The shock phaseSuch initiatives – employee job reassurance, CEO salary sacrifices, donations, the support for healthcare professionals and vulnerable customers, the manufacturing of PPE, mortgage holidays and so on – characterised the ‘shock phase’ for businesses. In the context of Maslow’s hierarchy of needs, the shock caused us to take a collective drop from the top of the pyramid to near the bottom – from self-actualisation, where we aspire to become the most we can be, to safety, where our dominant concerns are the preservation of our personal security, health and employment. This phase began in mid-March and saw us unite under a banner of “we are in this together”. That period ended towards the middle of April, which brought in a more pragmatic and deeply questioning phase that I will come to. Solidarity, fairness, responsibility and compassion have provided the much-needed hope and resources to deal with the sudden shock caused by the pandemic. There has been a strongly-held belief that human ingenuity and pulling together will enable our survival.
We found that during this ‘shock phase’, actions focused on the production of medical equipment and employee health protection were the most likely to impact positively on a business’ reputation. The impact of executive pay reduction schemes and vulnerable customer support was also high.The highest ranking initiative in terms of impact was the electric car giant Tesla’s announcement that it would turn over its production facilities to building ventilators. This was seconded by French luxury brand LVMH’s announcement that it would manufacture hand sanitiser, followed by Facebook’s $1,000 bonuses for all of its 45,000 employees. Other high ranking initiatives included Apple and Google’s joint contact tracing app, and Lidl’s checkout protection screens. But there has been a shift in corporate attention away from philanthropic announcements regarding support for communities. Businesses are seeking to gain a better understanding of the impact of the pandemic and make more pragmatic decisions, balancing their own survival with their future focus. Since mid-April we have entered this ‘existential phase’.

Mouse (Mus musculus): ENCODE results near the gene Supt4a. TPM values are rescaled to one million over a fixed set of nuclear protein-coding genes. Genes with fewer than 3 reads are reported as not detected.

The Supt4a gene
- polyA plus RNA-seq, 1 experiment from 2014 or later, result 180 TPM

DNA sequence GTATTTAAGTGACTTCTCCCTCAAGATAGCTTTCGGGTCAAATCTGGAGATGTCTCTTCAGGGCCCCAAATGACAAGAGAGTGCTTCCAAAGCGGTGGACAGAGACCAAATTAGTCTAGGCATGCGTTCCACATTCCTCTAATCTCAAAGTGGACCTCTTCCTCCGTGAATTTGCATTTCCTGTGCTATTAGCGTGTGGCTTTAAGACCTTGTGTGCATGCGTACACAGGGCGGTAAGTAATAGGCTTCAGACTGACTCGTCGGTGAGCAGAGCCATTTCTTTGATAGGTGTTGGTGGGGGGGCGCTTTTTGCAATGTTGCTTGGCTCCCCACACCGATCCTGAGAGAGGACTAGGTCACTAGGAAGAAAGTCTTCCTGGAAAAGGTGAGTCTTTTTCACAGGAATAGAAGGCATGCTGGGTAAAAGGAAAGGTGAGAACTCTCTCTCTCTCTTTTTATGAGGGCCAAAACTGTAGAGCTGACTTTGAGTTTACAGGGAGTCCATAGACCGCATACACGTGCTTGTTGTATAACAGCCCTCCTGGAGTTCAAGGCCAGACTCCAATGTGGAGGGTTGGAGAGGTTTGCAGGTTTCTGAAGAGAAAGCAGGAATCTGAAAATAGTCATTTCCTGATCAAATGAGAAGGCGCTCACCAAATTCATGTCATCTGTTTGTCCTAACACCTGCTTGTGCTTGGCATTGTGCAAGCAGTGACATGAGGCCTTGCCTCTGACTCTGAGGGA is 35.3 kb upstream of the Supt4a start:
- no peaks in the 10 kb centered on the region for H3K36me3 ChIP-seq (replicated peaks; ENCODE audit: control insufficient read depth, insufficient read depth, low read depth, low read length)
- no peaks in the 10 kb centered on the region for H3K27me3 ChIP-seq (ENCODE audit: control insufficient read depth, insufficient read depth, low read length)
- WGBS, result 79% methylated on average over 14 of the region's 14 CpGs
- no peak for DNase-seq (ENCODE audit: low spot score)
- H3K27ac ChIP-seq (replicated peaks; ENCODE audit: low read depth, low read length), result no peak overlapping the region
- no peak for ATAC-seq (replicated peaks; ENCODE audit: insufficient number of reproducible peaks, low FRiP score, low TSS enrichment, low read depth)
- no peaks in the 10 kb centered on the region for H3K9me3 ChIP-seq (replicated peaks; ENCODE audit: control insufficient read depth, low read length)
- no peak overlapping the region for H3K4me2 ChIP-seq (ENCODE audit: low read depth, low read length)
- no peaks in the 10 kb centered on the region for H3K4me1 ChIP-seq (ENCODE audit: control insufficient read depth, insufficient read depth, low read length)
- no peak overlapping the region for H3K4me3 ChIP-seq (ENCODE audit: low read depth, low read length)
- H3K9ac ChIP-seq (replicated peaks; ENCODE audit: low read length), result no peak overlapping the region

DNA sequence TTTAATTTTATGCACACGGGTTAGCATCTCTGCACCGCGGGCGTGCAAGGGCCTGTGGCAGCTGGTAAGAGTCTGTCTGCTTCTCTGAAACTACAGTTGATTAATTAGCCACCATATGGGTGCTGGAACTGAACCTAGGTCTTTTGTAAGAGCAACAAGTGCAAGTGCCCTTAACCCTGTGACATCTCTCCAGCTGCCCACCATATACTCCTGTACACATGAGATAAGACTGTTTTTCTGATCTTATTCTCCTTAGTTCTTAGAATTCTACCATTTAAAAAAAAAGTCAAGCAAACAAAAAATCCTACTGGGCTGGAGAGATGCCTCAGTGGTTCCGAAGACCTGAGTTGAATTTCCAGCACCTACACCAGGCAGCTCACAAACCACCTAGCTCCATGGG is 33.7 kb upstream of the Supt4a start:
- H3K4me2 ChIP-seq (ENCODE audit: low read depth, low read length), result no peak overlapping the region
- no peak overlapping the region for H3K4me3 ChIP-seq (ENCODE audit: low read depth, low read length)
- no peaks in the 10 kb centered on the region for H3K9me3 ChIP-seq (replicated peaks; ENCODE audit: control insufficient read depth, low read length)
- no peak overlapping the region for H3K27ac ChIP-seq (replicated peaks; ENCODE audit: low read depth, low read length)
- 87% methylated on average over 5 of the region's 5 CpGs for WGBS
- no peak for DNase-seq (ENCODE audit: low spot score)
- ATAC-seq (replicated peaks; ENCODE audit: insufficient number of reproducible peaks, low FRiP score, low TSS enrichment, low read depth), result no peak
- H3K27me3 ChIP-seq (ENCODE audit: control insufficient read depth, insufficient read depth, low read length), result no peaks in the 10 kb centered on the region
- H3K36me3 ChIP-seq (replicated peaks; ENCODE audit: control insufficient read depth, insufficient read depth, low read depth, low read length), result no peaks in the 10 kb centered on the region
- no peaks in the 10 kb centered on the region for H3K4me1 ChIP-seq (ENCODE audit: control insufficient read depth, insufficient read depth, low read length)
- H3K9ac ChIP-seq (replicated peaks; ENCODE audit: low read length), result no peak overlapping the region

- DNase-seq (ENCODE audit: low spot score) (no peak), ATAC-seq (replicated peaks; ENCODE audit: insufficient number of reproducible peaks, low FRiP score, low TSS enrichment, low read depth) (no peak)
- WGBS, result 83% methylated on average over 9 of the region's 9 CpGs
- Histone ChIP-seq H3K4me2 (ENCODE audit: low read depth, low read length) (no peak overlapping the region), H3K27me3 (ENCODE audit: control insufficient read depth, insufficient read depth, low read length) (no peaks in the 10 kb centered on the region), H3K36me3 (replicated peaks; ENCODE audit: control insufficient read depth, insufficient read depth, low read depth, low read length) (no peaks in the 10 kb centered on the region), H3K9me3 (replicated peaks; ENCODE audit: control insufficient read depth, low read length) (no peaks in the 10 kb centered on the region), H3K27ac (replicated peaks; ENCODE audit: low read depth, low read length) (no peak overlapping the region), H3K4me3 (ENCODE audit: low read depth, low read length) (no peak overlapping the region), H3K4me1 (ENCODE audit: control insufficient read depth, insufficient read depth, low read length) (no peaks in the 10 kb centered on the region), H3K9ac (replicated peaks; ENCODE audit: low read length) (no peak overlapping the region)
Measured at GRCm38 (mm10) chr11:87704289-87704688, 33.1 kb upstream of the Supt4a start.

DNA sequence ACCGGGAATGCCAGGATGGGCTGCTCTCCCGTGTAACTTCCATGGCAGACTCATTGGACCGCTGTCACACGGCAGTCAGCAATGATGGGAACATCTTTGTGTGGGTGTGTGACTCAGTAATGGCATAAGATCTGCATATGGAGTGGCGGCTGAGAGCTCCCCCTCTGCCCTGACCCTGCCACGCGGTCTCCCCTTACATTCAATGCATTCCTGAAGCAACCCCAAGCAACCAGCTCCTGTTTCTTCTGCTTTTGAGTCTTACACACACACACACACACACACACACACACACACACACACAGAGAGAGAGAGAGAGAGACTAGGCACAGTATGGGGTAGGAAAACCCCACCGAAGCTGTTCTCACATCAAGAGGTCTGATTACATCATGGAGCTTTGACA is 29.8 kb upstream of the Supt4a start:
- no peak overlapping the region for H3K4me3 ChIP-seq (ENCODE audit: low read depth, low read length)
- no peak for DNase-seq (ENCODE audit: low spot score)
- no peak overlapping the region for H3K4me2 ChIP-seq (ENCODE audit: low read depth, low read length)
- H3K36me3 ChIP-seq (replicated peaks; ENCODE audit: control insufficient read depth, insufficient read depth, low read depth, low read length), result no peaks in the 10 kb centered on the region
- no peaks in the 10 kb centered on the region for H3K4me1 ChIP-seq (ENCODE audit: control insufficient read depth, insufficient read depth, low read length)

Into survival modeOne of the early features of this phase has been an increased focus on employee support and reassurance as part of a back to work drive. But I expect this shift to go further. Businesses are beginning to juggle different competing demands on resources and financing, as they seek business survival while preparing for future dynamics. This is forcing companies to ask themselves some fundamental questions, and to realise that the problems that were identified before the pandemic have become more vivid.
COVID-19 is seen by many as an accelerant to many of the paradigm shifts already under way: shifts such as deglobalisation, the rise of populism, and the demise of shareholder capitalism in favour of a stakeholder model.As governments move to intervene to bail out entire industries to minimise unemployment, we may see businesses moving away from the rule of shareholder primacy.
Moving forwardAnother dominant theme we expect to see more discussion of is the threat of ‘Big Government’ and the threat of social control due to the combined effects of the Coronavirus Act, new contact-tracking technologies and existing data-gathering powers. In the coming weeks and months, we are likely to see that as businesses are forced to do more with less, many will find better, simpler, less expensive, and more inclusive ways to operate. We should expect businesses to be forced by their stakeholders to question the suitability of former practices and business models. And we will see new models to tackle what are likely to be the next big themes: global healthcare, global equality and global climate change. Firms unwilling to adapt are unlikely to make it.
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